Ice Age: Dawn of the Dinosaurs
1 1/2 out of 4 stars
Give the makers of this third "Ice Age" credit for one thing - they've made one of the few 2009 films that is relatively safe for family consumption. Save for the attempted milking of a bull, there is no questionable content to be found. There's also little resembling quality entertainment.
This is a franchise that ran out of steam 30 minutes into the first installment, and the new "Ice Age" exists for the purpose of lining the pockets of some not-quite-in-demand actors and selling scads of McDonald's Happy Meals. You can expect the tikes to be bored stiff within minutes.
Opening with a somber, misplaced serene tone echoing family values and impending old age, "DOTD" walks a plank and falls into an ocean of the truly inane and frantically incoherent.
Picking up where the second left off, woolly mammoths Manny (Ray Romano) and Ellie (Queen Latifah) are expecting their first born. The nervous Manny child-proofs the great wide open which in turn turns off the often-winded saber-toothed Diego (Denis Leary) and awakes the parental bug festering in the slovenly sloth Sid (John Leguizamo).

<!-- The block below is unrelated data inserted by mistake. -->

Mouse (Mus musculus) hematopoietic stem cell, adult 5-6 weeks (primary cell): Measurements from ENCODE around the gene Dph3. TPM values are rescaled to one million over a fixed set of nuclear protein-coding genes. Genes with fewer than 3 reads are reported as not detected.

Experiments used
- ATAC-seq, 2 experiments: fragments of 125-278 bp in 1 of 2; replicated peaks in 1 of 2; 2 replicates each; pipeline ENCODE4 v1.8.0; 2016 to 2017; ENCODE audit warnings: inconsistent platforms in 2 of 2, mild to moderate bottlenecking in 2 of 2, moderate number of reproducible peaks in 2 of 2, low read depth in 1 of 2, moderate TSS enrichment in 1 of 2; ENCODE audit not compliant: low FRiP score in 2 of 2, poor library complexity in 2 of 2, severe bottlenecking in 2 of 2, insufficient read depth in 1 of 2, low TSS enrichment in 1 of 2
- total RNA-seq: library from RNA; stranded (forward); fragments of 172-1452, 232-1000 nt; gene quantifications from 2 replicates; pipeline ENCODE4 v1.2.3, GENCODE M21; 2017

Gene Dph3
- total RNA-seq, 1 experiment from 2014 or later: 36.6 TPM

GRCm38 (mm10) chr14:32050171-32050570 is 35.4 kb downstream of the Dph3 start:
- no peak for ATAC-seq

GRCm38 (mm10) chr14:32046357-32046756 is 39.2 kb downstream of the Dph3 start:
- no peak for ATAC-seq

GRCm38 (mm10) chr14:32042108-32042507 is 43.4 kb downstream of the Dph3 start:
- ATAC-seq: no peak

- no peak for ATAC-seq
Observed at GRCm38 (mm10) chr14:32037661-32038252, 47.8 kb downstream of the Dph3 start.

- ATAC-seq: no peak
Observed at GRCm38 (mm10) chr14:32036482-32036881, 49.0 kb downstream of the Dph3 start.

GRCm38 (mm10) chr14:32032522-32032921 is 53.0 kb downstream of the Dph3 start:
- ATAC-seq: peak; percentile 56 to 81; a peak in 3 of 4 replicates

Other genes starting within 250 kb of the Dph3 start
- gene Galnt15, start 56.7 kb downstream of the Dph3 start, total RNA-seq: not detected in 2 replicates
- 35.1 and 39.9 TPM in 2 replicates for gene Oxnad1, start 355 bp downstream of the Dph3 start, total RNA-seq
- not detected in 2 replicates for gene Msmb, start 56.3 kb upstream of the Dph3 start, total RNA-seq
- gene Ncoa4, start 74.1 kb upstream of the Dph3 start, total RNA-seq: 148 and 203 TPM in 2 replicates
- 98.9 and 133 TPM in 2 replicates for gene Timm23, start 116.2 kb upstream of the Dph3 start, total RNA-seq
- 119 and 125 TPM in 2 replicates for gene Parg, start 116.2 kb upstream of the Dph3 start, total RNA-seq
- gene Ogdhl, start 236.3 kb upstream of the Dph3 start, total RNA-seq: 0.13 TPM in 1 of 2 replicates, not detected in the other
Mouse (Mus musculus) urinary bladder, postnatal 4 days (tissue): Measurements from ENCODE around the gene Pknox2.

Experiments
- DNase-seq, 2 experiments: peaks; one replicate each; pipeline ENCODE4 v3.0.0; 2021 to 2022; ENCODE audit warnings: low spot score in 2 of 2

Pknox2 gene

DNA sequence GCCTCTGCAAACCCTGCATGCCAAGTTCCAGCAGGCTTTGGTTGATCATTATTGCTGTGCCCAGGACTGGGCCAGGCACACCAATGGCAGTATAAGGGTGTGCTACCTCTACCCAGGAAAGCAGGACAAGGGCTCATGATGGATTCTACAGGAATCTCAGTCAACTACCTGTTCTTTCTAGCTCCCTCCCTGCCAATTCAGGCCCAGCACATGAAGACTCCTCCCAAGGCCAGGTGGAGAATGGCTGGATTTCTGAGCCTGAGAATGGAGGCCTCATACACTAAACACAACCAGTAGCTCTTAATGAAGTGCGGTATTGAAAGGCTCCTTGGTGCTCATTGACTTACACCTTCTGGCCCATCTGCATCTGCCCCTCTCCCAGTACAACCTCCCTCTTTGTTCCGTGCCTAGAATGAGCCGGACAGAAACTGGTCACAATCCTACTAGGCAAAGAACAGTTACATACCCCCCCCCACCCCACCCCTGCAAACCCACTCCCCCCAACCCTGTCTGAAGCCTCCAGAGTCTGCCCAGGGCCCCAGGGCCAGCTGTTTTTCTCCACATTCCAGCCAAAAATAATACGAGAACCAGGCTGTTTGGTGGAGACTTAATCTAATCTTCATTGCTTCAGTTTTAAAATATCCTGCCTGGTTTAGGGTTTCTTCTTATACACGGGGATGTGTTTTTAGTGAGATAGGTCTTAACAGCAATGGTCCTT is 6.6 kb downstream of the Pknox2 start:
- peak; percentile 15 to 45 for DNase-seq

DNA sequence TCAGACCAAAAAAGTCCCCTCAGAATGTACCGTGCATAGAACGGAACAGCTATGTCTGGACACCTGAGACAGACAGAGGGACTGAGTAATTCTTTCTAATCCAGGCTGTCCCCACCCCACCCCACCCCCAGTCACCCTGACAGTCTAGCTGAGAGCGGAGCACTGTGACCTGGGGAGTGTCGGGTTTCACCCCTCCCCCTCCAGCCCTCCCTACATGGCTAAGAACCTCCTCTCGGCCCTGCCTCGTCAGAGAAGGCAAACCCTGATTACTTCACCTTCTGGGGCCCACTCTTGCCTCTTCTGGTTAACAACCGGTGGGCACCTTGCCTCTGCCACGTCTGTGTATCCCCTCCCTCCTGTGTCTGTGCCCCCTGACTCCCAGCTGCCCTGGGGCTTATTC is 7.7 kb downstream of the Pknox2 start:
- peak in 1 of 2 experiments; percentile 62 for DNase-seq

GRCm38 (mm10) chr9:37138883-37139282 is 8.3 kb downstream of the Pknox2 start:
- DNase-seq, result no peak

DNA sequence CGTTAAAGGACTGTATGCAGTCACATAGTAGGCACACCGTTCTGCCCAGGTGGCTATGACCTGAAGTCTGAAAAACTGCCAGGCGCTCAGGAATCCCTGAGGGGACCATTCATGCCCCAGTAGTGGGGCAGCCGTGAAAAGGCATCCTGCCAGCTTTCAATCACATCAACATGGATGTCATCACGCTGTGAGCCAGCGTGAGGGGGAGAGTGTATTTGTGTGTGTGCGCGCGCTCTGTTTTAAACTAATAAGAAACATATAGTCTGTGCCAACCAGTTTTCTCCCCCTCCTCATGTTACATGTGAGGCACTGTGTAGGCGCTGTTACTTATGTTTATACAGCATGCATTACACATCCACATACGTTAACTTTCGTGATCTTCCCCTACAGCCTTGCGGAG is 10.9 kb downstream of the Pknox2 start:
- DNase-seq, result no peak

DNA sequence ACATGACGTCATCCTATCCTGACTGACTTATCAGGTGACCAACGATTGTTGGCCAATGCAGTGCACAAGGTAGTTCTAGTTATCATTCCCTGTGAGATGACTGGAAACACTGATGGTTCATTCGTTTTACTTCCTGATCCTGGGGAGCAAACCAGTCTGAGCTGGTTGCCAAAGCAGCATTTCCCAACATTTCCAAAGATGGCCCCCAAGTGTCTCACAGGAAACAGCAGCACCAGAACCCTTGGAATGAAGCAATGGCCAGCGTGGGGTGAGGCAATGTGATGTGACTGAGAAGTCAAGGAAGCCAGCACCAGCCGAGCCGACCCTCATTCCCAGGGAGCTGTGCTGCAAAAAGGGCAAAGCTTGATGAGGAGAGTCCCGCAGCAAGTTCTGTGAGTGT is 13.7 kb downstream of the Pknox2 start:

While Diego wisely takes a powder and disappears for a while, Sid attempts to satisfy his motherly (that's right, motherly) urge by stealing three dinosaur eggs. The real mother of the eggs is none too pleased and jettisons Sid underground into a tropical forest inhabited by dinosaurs.
It's a small point, but one that deserves mentioning. Roughly 65 million years elapsed between the extinction of dinosaurs and the start of the Ice Age. It's also unlikely that a perpetually sunlit tropical oasis could ever exist underneath miles of ice. It's something you might want to point out to your child after the movie is over.
With Sid's fate hanging in the balance, the other three leads attempt to save him, along with some help from Buck (Simon Pegg), an eye-patch-wearing weasel pirate. Providing the only whiff of anything remotely interesting, the prickly Buck is involved in his own long-running grudge match with a nameless, mostly unseen dinosaur. Once Buck arrives, the leads fade into the background and become bit players in their own movie.
Speaking of bit players, the main plot is again regularly interrupted with short vignettes featuring the acorn-hunting Scrat. Easily the best part of the previous films, Scrat now shares the screen with the female Scratte, a sensuous sort who also wants the acorn and isn't above using her feminine wiles in order to get it. Their scenes work best when the two remain adversaries.
"DOTD" marks the real first hiccup in the recently revived 3-D craze. While most of the other recent animated movies have benefited greatly from the 3-D experience, it adds next to nothing to this film. Visually flat, there is rarely any noticeable depth of field and watching it in traditional 2-D would likely offer little difference.
Unless your child is dead set on seeing this and you have no other option, you can easily wait for the disc release. This will also give you the option of leaving the room while it's playing. (Fox)